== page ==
We can also navigate to the relevant code from the Dependency Matrix. To select a specific dependency for further source-code analysis, right-click the dependency you are interested in in the DSM tool window, and select Find Usages for Dependencies.
The Find tool window will open, showing the usages of the selected dependency. Close the DSM tool window to look at the results and explore the code you’re interested in. We can open the relevant code by double-clicking it in the Find tool window (⌘3 on macOS, or Alt+3 on Windows/Linux).
You can reopen the window again from the main menu by going to View | Tool Windows | DSM.
And remember that all windows can be opened from Recent Files (⌘E on macOS, or Ctrl+E on Windows/Linux) as well.
Remember from the legend that mutual or cyclic dependencies are shown in red. This means that two components depend on each other.
In a large application with multiple cyclic dependencies, you don’t need to expand all the nodes one by one to find all the cyclic dependencies. You can press F2 or select Go to Next Cycle from the context menu to quickly jump to the next cycle.
In this tutorial you’ve seen how the Dependency Matrix can help visualize and explore dependencies between components in your project.
IntelliJ IDEA Shortcuts Used
Here are the IntelliJ IDEA shortcuts that we used.
It’s a Friday, late in the afternoon. To end your work week in a clean way, you decide to get rid of some test data and files from your PC. You hit the enter button to drop a table from your local test database. Within a split second, you realize your error. Your body turns hot and cold at the same time. You double-check, but you already know the truth. You were connected to the production database and just deleted the table with all the customers…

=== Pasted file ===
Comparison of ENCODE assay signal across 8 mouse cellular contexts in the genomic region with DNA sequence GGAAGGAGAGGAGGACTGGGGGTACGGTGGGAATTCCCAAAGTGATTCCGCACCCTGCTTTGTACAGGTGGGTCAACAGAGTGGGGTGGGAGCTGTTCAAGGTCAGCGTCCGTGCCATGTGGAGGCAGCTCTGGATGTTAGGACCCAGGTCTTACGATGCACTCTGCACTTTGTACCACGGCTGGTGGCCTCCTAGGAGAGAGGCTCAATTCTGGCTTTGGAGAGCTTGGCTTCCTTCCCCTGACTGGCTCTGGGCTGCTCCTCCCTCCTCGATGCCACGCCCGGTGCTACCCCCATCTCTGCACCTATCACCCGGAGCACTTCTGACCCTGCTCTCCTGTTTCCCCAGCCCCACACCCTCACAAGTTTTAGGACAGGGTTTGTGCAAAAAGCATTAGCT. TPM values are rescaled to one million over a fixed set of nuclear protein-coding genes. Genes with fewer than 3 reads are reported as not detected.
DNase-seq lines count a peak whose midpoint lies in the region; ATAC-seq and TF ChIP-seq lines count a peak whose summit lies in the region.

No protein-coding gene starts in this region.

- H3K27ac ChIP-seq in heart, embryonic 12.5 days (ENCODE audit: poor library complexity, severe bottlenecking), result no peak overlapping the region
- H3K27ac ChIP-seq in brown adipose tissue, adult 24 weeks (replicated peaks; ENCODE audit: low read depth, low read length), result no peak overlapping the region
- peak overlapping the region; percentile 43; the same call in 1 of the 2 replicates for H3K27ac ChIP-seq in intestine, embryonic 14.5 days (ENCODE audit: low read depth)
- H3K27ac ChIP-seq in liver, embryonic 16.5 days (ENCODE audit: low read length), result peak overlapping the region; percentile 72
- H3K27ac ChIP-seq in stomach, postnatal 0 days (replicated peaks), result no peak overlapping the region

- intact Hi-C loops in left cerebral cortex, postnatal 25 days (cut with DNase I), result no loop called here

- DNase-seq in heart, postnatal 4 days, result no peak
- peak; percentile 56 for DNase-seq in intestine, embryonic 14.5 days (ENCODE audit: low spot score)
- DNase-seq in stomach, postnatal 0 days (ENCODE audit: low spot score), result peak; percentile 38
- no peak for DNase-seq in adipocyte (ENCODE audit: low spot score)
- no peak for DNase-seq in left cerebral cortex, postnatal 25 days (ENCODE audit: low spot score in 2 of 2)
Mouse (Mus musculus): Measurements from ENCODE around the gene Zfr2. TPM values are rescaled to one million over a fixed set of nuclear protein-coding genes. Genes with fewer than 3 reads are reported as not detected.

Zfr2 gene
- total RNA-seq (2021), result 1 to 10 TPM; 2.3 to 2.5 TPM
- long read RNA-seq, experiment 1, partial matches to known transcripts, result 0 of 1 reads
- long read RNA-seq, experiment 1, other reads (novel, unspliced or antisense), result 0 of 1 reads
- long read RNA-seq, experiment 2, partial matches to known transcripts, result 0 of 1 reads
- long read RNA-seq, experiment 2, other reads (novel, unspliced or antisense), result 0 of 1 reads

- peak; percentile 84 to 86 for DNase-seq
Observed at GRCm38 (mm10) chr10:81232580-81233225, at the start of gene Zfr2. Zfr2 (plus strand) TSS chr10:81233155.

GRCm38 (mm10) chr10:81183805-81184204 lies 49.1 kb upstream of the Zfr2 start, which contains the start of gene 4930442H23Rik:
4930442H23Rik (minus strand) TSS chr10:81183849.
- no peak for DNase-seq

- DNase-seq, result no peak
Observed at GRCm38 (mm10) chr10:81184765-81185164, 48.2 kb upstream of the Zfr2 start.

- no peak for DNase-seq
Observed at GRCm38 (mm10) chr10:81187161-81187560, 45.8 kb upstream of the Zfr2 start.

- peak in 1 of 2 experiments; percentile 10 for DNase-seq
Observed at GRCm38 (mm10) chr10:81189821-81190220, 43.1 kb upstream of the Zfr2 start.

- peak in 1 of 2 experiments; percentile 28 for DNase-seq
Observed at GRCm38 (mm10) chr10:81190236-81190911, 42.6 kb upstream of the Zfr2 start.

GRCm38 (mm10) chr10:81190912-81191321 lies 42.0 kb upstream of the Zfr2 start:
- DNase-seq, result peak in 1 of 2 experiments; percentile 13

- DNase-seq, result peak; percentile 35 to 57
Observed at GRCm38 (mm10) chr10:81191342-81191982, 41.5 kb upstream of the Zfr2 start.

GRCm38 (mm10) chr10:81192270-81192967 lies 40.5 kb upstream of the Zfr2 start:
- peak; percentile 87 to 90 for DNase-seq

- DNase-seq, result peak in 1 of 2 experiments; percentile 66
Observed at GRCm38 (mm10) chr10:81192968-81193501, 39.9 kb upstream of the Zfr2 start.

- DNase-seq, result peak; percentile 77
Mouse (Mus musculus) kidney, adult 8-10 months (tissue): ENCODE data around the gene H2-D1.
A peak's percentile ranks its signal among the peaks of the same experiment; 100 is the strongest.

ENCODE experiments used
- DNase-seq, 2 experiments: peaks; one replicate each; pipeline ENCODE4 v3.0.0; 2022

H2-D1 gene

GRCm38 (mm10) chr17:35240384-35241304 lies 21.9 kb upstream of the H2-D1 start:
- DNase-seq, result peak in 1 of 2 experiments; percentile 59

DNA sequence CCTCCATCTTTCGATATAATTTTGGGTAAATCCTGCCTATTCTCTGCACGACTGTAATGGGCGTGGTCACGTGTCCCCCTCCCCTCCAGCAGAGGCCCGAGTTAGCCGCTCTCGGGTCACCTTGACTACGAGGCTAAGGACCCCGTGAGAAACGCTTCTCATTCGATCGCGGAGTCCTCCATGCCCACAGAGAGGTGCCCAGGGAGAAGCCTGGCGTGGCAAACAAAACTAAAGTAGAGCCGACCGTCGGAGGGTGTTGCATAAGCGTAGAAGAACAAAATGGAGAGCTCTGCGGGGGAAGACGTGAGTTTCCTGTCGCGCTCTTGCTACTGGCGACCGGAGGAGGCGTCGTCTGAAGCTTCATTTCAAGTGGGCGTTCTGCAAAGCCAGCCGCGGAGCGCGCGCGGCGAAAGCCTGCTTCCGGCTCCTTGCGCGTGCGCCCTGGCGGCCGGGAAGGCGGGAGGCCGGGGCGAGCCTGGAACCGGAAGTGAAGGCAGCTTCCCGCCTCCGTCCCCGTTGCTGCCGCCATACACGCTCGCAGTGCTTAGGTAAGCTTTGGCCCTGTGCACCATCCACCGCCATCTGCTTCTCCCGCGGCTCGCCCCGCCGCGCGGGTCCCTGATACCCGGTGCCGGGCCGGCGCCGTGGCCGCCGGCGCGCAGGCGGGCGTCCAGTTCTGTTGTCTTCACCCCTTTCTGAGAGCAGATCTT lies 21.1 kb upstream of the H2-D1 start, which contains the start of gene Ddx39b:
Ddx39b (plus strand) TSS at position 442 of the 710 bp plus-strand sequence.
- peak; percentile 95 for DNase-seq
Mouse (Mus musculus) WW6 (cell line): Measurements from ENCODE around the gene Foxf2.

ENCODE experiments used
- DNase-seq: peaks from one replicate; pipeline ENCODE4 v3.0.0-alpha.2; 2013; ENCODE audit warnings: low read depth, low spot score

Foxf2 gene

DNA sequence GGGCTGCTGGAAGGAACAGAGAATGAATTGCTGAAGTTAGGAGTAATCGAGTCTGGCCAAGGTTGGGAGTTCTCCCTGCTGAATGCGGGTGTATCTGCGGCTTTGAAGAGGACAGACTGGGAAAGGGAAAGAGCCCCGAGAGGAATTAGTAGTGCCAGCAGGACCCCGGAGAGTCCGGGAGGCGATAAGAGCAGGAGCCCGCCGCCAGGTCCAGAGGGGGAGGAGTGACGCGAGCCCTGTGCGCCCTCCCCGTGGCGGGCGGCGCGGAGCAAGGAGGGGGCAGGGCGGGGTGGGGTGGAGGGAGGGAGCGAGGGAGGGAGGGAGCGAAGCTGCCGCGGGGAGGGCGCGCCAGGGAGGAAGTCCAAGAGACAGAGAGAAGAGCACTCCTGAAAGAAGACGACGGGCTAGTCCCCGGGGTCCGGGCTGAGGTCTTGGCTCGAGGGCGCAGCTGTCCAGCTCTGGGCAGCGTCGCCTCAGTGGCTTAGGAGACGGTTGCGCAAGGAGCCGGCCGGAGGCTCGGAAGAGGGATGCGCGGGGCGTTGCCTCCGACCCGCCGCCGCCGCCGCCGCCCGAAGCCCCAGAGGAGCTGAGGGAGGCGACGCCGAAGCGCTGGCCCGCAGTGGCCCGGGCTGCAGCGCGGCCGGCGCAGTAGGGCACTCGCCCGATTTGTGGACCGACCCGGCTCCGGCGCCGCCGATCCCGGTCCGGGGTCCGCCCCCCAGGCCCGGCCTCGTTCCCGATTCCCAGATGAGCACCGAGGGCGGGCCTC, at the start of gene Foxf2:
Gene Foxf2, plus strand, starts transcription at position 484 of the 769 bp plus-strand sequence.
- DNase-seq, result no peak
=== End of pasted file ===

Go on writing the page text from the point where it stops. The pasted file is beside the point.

Congratulations! You will never forget this day. It’s the day you become a real developer, and all senior developers will welcome you into their world, as they all have made a similar mistake at least once.
Dropping a table or a complete database is a mistake that can happen very quickly. Another one is forgetting the WHERE part of your SQL statement. There is a big difference between DELETE FROM clients and DELETE FROM clients WHERE id = 1…
But the main mistake happens when you have multiple connections defined in your database UI and assume you are modifying the test database while having the production database open. And that’s a problem that actually should not be possible to happen, or at least not easily. Do developers need access to the production database? While it can be helpful to be able to check data directly in the live system, read-only rights are probably sufficient for most cases…
Another database disaster waiting to happen is when you forget to validate the input. SQL injection should be a well-known problem by now, but still, a lot of errors happen in this field, causing not only disasters but also security nightmares. Or, as XKCD nicely illustrates it:
Dates and Times